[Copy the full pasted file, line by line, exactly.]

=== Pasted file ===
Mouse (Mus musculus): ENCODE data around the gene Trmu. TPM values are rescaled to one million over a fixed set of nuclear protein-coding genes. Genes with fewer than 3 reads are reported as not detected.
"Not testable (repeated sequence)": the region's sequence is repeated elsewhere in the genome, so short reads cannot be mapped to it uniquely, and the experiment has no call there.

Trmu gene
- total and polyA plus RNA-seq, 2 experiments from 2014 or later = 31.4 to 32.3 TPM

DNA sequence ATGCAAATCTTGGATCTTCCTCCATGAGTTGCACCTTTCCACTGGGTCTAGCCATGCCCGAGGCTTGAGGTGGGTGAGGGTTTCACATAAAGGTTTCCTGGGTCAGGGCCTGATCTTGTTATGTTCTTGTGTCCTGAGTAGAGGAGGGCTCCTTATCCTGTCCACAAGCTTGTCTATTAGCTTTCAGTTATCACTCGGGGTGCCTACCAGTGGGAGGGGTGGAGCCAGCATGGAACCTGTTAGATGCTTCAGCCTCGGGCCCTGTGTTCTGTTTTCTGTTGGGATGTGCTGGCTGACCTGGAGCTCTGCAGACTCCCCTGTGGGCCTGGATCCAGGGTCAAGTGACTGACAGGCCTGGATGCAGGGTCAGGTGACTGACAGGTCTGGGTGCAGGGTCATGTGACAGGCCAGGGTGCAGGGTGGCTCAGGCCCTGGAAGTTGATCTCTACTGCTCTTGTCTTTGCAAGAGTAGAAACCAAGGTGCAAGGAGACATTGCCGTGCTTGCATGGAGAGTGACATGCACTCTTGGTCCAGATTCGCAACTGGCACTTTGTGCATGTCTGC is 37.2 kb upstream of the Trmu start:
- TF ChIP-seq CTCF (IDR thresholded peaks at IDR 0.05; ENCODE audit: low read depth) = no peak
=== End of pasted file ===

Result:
Mouse (Mus musculus): ENCODE data around the gene Trmu. TPM values are rescaled to one million over a fixed set of nuclear protein-coding genes. Genes with fewer than 3 reads are reported as not detected.
"Not testable (repeated sequence)": the region's sequence is repeated elsewhere in the genome, so short reads cannot be mapped to it uniquely, and the experiment has no call there.

Trmu gene
- total and polyA plus RNA-seq, 2 experiments from 2014 or later = 31.4 to 32.3 TPM

DNA sequence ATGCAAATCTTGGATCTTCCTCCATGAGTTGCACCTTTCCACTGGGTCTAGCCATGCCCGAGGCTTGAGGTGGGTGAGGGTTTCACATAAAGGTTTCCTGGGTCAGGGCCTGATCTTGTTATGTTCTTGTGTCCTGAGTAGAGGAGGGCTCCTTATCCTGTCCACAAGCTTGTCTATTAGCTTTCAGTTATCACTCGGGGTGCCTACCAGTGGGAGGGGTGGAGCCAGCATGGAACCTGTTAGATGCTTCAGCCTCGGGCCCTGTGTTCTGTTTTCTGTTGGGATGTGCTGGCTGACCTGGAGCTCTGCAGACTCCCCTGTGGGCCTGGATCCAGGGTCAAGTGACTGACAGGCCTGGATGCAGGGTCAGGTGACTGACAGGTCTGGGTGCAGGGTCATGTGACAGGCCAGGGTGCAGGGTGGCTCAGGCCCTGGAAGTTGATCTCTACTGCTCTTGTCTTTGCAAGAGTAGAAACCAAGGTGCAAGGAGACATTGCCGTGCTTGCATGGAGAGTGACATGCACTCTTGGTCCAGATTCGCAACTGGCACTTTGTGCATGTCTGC is 37.2 kb upstream of the Trmu start:
- TF ChIP-seq CTCF (IDR thresholded peaks at IDR 0.05; ENCODE audit: low read depth) = no peak